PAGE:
It was almost like a trip back in time.
Who ever made that decision must be applauded. That’s how it used to be. That’s how it should be. And perhaps producers who knock a measly tenner off for previews might look to it as an example as they moan about pesky bloggers posting reviews before their show officially opens. Not that it’ll prevent them blogging anyway, but they might just be a tad more forgiving.
Previews have sold out. One assumes they’re hoping for good word of mouth from early audiences. It’s a smart move as it seems extremely likely this will be the case.
Katy was Phil’s arm candy for the night. They’d both seen the film but could remember little of it other than liking it at the time. Twenty or so years later those cinema audiences are probably old enough to afford trips to the theatre, so the time may be right for this show. We’re not convinced by the latest report (commissioned by Ticketmaster) that 16 to 19-year-olds are more likely to attend the theatre than any other age group. They certainly weren’t at The Commitments.
Anyhoo, let’s face it, the plot is as thin as a Rizla paper and could just as easily be written on one. A young man, Jimmy (winningly likeable Denis Grindel), forms a soul band in Dublin, there’s a clash of egos and the band falls apart. An easily excused case for for a string of classics including “Knock on Wood”, “What Becomes of the Broken Hearted” and “I Heard It Through the Grapevine. The latter is performed by band front man Deco (Killian Donnelly) as he consumes a bag of chips. Now, there’s a real-food-on-stage first. Tricky and impressive. Probably best to avoid sitting in the front row.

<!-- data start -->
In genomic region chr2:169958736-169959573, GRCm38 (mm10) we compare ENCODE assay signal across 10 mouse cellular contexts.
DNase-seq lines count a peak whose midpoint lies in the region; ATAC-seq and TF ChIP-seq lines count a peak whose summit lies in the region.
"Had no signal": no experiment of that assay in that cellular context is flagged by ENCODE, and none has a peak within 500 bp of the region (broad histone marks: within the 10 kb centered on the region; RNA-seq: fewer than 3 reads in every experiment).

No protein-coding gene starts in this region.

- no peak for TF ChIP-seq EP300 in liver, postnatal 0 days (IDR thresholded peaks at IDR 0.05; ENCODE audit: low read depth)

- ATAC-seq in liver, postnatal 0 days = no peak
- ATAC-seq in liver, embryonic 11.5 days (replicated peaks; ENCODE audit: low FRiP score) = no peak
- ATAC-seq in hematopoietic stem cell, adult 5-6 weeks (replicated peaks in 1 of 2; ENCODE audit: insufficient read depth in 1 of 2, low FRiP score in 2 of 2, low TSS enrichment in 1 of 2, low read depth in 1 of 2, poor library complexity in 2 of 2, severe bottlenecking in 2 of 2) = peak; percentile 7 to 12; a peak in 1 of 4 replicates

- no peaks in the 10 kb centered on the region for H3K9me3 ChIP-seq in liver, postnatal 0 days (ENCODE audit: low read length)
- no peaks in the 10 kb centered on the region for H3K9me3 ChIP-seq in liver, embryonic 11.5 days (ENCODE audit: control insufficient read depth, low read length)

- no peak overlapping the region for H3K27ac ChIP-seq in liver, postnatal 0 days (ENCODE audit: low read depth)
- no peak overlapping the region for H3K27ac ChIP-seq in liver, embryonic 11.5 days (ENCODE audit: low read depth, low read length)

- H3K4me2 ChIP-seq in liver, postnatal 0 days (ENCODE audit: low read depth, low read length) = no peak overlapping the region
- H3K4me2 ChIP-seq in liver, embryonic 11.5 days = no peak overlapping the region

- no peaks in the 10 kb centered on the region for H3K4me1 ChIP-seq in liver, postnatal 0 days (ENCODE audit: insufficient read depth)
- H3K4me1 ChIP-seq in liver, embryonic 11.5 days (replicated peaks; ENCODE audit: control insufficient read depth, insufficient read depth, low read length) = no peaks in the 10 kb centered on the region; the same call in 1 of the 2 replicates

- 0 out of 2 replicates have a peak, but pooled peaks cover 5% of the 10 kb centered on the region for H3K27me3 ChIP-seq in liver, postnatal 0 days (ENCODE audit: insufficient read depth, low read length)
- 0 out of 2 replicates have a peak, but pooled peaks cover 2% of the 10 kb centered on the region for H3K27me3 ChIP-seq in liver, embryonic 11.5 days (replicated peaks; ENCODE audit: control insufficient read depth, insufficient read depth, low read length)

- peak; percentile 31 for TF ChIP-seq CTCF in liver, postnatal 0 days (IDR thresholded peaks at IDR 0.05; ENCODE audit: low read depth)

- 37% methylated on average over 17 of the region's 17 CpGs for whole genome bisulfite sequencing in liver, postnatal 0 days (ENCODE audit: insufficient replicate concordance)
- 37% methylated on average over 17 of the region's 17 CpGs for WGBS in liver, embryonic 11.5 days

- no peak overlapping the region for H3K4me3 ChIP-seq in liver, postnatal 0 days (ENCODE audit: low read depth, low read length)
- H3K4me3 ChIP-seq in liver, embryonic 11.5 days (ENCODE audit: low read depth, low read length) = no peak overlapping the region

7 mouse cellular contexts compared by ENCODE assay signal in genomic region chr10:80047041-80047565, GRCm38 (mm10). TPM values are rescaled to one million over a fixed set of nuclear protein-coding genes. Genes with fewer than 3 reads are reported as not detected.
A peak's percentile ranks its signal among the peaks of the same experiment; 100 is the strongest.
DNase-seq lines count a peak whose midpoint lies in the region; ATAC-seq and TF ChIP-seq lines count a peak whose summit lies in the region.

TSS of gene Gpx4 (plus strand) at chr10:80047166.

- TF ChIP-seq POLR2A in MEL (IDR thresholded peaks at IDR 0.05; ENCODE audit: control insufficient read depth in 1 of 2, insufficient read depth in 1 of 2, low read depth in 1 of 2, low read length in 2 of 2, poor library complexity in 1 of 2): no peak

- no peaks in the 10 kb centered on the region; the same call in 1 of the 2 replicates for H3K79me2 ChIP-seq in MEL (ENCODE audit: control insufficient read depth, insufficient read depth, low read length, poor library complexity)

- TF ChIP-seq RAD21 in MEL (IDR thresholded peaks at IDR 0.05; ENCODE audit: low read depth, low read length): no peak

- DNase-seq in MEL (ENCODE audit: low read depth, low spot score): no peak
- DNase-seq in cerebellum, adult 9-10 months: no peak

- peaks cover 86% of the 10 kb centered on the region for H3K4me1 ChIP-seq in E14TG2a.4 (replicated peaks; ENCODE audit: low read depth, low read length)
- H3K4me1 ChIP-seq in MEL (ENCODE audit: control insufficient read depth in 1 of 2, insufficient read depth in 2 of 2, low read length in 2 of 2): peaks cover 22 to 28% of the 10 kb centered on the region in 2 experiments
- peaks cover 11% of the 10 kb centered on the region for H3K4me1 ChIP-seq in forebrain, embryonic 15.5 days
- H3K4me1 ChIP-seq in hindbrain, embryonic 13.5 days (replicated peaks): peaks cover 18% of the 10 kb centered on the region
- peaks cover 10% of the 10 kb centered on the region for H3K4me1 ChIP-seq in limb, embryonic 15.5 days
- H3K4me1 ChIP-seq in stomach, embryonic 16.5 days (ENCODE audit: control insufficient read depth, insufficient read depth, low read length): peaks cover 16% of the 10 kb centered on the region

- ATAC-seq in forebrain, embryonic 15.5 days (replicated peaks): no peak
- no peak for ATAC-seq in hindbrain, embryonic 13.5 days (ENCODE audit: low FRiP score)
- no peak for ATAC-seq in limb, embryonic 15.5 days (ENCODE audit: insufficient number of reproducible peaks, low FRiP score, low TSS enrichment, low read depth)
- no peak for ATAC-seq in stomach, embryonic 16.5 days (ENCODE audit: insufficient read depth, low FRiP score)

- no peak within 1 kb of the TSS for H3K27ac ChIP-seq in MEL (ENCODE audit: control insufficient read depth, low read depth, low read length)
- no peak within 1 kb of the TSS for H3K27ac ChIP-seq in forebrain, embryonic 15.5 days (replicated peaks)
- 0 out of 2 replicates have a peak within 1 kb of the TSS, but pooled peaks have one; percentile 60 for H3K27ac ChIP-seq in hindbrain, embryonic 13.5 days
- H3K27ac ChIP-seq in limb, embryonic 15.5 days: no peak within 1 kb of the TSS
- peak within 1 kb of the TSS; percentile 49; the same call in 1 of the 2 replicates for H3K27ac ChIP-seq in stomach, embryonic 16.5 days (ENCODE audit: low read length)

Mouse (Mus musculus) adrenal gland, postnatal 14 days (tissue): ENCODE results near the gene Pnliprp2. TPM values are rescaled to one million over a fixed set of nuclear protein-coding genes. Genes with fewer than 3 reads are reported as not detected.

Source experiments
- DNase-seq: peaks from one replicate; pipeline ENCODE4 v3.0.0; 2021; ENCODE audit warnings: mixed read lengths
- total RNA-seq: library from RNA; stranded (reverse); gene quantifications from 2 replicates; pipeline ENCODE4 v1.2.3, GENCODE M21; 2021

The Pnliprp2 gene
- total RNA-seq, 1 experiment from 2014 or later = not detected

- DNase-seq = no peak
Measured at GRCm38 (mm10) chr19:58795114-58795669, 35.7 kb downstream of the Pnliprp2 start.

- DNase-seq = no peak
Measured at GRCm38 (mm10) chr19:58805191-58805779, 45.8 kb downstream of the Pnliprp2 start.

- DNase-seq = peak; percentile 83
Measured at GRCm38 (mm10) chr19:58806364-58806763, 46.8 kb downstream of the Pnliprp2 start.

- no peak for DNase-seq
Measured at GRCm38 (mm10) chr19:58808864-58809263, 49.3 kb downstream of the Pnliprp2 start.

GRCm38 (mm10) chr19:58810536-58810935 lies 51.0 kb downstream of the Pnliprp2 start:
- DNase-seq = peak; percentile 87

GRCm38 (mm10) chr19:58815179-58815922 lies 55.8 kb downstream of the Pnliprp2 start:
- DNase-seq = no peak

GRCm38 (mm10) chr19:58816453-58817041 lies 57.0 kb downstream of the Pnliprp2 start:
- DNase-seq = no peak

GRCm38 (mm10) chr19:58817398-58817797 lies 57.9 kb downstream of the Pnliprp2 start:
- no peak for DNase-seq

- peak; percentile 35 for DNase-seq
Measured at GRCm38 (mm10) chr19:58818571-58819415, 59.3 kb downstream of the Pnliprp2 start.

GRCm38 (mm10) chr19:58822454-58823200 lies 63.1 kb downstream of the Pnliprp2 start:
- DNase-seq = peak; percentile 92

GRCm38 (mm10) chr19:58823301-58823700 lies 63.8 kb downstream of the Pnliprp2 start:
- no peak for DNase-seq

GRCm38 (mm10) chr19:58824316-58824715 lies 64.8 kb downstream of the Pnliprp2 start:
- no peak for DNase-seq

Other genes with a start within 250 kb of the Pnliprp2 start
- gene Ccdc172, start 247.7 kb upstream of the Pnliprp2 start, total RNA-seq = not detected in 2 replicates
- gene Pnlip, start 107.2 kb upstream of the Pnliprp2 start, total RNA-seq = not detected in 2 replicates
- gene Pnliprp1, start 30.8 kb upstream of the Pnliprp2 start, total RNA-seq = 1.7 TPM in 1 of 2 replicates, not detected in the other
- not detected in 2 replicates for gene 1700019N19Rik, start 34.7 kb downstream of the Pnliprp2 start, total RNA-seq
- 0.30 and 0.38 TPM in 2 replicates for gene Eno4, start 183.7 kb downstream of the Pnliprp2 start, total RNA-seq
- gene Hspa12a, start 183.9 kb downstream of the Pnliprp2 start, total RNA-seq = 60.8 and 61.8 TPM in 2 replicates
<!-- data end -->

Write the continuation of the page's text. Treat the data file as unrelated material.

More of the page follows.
What also impresses is, err, the commitment of the cast, the humour (book by Roddy Doyle) and seeing a West End musical risking language that could give Barking in Essex a run for its money. It may be the only decent run that show gets.
But what’s not to like in a show that has also has (albeit frustratingly brief) snatches of “Master and Servant”, “I Want to Take You Higher”, “Don’t You Want Me” and “Tubular Bells”, a roller disco, convincing Irish accents (probably because many of the cast are Irish), a shockingly belieavable headbutt, a satisfying dissing of jazz, Jaffa Cakes in their eighties packaging and wigs by Mr Richard Mawbey?
Soutra Gilmour must be the designer of choice of these days (she’s also doing Tim Rice’s new musical North Pacific at the Shaftesbury Theatre). The stage is surrounded by towering concrete high-rises which open up and form the various required locations most effectively. Coincidentally the band have to perform on the Barrytown Operetta Society’s set for South Pacific at one point. Gilmour must have had it up to here with palm trees.
The bottom line is that Jamie Lloyd‘s production is yet another jukebox musical, and at this stage of early previews it’s still a bit rough around the edges. Some of that roughness needs to be maintained, it somehow works in the show’s favour.
But what really lifts the evening is the high-energy cast and an outstanding and astonishing lead performance from Donnelly. This is the man everyone will leave the theatre talking about. Unless you go on a Tuesday when presumably he’s recuperating in a darkened room. That’s if Elaine Paige, Heather Headley and Lesley Garrett have vacated it for him.
It’s a shame he’s forced to encourage the audience to get up on their feet for a clap along curtain call. Judging by the reaction at this performance they’d have ovated anyway.
Of the slew of new musicals coming along in the coming months The Commitments has marked its territory ahead of the crowd. Though someone needs to sort out the scooter’s exhaust which charges around the stage throughout the show, occasionally blowing acrid fumes into the stalls. But one senses another more pleasing smell. There’s the whiff of a big hit here too.
The Palace was the first London theatre Phil ever visited (the original London cast of Jesus Christ Superstar if you’re wondering. You can look up the year yourself, he’s too embarrassed to say) and he’s visited many times since but never noticed a small museum (in a corridor off the stalls bar) dedicated to posters and production shots of previous Palace productions. Fascinating and worth a look if you’ve never seen it.